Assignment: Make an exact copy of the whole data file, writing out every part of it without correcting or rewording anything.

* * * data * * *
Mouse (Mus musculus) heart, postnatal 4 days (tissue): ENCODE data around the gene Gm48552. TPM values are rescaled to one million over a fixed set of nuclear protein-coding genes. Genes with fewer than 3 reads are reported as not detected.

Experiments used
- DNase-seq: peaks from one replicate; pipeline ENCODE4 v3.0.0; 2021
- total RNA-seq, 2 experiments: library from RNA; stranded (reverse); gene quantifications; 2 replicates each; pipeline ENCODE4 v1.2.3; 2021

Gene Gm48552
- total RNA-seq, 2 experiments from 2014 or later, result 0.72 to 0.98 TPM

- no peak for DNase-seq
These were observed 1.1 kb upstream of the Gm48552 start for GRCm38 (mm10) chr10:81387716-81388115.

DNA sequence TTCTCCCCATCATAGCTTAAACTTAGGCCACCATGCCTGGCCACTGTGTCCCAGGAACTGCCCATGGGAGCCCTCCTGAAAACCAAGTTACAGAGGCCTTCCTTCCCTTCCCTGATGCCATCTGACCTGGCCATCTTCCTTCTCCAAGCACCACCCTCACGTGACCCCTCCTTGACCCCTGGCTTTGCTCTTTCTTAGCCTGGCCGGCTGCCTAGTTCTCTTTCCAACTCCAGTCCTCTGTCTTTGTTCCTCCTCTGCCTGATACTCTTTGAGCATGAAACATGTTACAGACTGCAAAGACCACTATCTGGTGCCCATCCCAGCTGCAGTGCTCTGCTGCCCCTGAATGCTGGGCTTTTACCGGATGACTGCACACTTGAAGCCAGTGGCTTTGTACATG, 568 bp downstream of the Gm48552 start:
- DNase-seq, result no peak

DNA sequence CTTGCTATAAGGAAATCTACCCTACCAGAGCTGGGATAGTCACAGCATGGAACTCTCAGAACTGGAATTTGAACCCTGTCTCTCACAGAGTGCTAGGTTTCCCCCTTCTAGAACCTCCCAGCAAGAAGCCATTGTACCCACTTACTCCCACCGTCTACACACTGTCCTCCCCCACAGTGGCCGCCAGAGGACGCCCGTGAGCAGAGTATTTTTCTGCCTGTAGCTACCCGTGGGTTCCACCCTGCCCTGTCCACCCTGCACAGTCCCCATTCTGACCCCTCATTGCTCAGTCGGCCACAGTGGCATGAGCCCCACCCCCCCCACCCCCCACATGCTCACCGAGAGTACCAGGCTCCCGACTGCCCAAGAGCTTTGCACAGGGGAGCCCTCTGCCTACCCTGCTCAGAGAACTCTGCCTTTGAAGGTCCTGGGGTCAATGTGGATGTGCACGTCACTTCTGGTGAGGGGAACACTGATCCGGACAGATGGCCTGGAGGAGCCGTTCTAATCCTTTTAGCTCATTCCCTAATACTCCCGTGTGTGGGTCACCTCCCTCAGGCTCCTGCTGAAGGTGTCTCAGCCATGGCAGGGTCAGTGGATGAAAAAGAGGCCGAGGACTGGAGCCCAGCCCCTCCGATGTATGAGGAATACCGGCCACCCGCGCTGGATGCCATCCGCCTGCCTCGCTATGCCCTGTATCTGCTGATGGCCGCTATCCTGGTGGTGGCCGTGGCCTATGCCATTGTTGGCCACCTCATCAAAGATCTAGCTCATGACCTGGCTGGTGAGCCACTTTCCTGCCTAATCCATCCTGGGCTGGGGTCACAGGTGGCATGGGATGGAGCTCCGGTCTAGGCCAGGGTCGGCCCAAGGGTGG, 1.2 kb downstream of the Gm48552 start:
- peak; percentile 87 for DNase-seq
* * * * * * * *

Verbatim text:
Mouse (Mus musculus) heart, postnatal 4 days (tissue): ENCODE data around the gene Gm48552. TPM values are rescaled to one million over a fixed set of nuclear protein-coding genes. Genes with fewer than 3 reads are reported as not detected.

Experiments used
- DNase-seq: peaks from one replicate; pipeline ENCODE4 v3.0.0; 2021
- total RNA-seq, 2 experiments: library from RNA; stranded (reverse); gene quantifications; 2 replicates each; pipeline ENCODE4 v1.2.3; 2021

Gene Gm48552
- total RNA-seq, 2 experiments from 2014 or later, result 0.72 to 0.98 TPM

- no peak for DNase-seq
These were observed 1.1 kb upstream of the Gm48552 start for GRCm38 (mm10) chr10:81387716-81388115.

DNA sequence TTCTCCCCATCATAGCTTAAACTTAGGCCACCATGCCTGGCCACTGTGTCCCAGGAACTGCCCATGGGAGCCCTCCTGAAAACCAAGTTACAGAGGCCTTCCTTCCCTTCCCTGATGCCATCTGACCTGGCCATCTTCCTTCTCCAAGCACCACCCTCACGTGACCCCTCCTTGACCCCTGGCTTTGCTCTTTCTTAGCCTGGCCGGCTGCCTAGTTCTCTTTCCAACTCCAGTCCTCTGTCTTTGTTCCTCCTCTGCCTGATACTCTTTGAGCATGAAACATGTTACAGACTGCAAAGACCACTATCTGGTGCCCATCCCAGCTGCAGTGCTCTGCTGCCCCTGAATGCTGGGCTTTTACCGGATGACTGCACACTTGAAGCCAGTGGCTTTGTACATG, 568 bp downstream of the Gm48552 start:
- DNase-seq, result no peak

DNA sequence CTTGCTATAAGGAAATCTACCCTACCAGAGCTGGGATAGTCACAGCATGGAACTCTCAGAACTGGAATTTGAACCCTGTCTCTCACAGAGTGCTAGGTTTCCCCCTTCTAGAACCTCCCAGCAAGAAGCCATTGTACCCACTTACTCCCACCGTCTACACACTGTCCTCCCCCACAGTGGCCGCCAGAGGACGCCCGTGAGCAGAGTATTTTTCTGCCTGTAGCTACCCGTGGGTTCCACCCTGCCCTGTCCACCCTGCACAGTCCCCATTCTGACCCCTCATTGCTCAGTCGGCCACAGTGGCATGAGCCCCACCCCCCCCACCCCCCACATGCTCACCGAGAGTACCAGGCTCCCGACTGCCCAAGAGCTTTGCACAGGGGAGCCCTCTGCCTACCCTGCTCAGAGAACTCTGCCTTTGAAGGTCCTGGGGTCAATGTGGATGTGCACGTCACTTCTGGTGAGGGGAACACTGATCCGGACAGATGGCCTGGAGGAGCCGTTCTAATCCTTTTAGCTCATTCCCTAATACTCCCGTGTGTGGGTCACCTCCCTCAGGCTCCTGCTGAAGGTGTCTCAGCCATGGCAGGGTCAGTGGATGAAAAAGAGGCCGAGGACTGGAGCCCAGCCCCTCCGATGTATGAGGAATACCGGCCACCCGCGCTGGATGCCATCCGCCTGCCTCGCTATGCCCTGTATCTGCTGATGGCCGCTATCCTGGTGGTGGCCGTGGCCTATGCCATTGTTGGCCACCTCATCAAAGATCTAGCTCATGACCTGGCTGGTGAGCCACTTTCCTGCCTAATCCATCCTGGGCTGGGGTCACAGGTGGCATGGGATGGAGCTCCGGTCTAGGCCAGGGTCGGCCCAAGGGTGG, 1.2 kb downstream of the Gm48552 start:
- peak; percentile 87 for DNase-seq